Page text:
In response, Greenpeace’s Brindis said U.S. customs documentation adds to the local paper, which itself ought to be viewed as reliable:

The report states that the Severstal mill in Mississippi supplies the automakers. We have reason to believe that Severstal’s own statements are correct. U.S. customs import data shows this mill in Mississippi buying from Viena, the same year Viena was sourcing charcoal from Chapadao, a charcoal camp using slave labor. Unless these companies have assurances that the steel they buy from this mill is not made with pig iron from Viena or Sidepar, the connection is there. The Severstal mill is only an example a pathway into the automakers’ supply chain. If any of their cast iron or steel suppliers are buying from this region there is a strong possibility that its source is tainted.

We also asked General Motors Environment, Energy & Safety Communications spokesperson, Sharon K. Basel this week, and GM too had heard of Greenpeace’s pdf, and had ready a prepared statement:

GM STATEMENT IN RESPONSE TO GREENPEACE REPORT “DRIVING DESTRUCTION IN THE AMAZON”

General Motors has a strict “zero tolerance” policy against the use of child labor, abusive treatment of employees or corrupt business practice in the supply of goods and services to us. These and other prohibited activities are addressed as part of our purchase contract terms and conditions*.

Additionally, we support the Global Sullivan Principles, which are aspirational guidelines for responsible business conduct, including the treatment of workers and the role of companies on strengthening the local communities in which they work. The Global Sullivan Principles were developed by the late Rev. Leon Sullivan, a retired member of the General Motors Corporation Board of Directors, at the urging of Kofi Annan, former Secretary General of the United Nations. Furthermore, we encourage our suppliers (and their suppliers) to support the Global Sullivan Principles or similar guidelines, such as the European Principles of Social Responsibility and the European Employee Forum.

She followed up also saying a third party organization which vets suppliers had the following updates:

To date, more than 1,534 Tier 1 automotive companies have completed the AIAG-led training for global working conditions in Mexico, China, Turkey, Brazil and India. In Brazil alone, 240 GM supplier sites have participated in this training. More importantly, the information has been cascaded to an additional 58,298 Tier 2 suppliers and has affected 261,462 workers.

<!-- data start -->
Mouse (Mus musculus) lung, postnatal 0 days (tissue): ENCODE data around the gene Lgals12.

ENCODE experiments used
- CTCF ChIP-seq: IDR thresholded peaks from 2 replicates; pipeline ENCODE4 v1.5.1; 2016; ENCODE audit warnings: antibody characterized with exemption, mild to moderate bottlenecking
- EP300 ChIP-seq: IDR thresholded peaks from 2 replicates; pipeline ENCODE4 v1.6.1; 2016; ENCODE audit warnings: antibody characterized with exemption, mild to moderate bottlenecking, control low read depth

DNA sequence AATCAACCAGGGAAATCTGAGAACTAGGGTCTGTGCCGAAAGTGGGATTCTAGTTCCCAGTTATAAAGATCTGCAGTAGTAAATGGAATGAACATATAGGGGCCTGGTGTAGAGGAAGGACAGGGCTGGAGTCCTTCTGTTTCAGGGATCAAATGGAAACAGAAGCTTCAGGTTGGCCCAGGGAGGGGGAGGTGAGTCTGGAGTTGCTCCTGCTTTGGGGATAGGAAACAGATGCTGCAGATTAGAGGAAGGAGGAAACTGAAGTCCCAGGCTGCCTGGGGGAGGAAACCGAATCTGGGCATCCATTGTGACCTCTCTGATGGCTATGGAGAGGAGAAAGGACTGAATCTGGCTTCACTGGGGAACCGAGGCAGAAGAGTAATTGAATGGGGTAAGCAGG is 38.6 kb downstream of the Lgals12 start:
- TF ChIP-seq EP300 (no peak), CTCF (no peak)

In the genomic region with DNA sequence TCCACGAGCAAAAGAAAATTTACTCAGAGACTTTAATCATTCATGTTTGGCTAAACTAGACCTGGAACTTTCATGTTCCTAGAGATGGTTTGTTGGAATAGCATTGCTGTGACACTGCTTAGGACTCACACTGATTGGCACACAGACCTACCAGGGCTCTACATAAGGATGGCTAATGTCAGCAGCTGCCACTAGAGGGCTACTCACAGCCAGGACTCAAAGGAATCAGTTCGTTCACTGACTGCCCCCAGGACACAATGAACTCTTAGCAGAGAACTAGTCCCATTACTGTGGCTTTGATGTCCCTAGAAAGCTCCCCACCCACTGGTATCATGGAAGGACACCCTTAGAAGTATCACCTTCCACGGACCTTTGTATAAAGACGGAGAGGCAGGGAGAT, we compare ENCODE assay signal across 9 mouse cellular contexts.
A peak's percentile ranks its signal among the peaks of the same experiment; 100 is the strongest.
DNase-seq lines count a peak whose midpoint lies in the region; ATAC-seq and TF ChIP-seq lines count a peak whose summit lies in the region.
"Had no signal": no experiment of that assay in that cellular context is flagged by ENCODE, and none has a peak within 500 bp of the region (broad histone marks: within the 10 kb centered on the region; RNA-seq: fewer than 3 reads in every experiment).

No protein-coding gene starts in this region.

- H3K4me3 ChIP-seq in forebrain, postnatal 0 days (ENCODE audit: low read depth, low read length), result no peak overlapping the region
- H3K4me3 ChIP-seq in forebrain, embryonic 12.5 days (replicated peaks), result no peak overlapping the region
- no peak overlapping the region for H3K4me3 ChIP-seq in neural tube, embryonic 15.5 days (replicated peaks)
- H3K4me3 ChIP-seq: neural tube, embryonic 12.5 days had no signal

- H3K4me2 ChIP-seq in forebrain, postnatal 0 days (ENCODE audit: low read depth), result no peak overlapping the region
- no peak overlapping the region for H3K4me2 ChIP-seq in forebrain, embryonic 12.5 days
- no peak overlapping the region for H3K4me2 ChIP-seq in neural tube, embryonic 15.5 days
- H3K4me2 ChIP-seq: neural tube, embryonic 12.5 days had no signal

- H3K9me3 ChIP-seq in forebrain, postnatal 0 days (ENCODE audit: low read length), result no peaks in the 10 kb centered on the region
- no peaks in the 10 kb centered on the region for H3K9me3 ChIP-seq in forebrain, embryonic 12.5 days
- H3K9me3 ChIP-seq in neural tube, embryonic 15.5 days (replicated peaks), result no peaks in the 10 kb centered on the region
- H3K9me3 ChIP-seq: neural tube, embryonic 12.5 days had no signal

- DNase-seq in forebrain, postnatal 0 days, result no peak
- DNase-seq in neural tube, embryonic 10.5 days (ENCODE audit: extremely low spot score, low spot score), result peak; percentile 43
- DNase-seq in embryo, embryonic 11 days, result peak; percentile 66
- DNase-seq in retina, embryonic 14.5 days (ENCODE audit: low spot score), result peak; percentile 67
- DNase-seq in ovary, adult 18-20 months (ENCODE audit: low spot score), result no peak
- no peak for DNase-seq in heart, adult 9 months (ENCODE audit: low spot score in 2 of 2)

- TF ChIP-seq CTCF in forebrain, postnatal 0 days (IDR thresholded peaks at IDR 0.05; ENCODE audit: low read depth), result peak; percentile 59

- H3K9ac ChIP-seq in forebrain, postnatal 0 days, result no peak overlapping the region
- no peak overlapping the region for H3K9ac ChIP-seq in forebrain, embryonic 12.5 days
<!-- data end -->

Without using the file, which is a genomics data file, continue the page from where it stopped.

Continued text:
To date, GM has not explicitly admitted receiving tainted supplies. In its report in 2006, Bloomberg noted GM did implicitly appear to acknowledge that slave labor may have been in its supply chain when on October 12 that year it cut supply ties after not getting an answer fast enough from a supplier when questioned on the subject.

“Intermet didn’t act like they had a sense of urgency,” said Bo Andersson, GM’s vice president of global procurement and supply to Bloomberg at the time. Up until then, Intermet annually supplied GM with about $3.2 million of engine and transmission components and sold other parts to GM’s suppliers, said GM spokeswoman Linda McGill to Bloomberg in 2006.

However this action by GM was reportedly reversed on Oct. 19, 2006 when GM reinstated Intermet as a supplier after concluding the company provided sufficient documentation that its supply chain was free of forced labor, Bloomberg reported GM spokeswoman Deborah Silverman as saying.

And more explicit was a forthright response yesterday on the subject from Todd Nissen, Ford Corporate Communications, who answered our questions about Greenpeace’s latest allegations, saying essentially it was handled back in 2006:

We are very familiar with the pig iron situation in Brazil. We were first made aware in 2006 that charcoal produced there with the use of slave labor was in our supply chain. We immediately stopped sourcing from the site identified in the 2006 investigation and took steps to work with our supply chain to safeguard human rights throughout their operations. Last year, we renewed our inquiry into the potential points of entry for Brazilian pig iron in our supply chain and are evaluating supplier progress to ensure responsible procurement of the material.

A few other points [from Ford]:

· We expect our suppliers to fully comply with local laws and our Code of Basic Working Conditions, and we verify that compliance with third-party audits.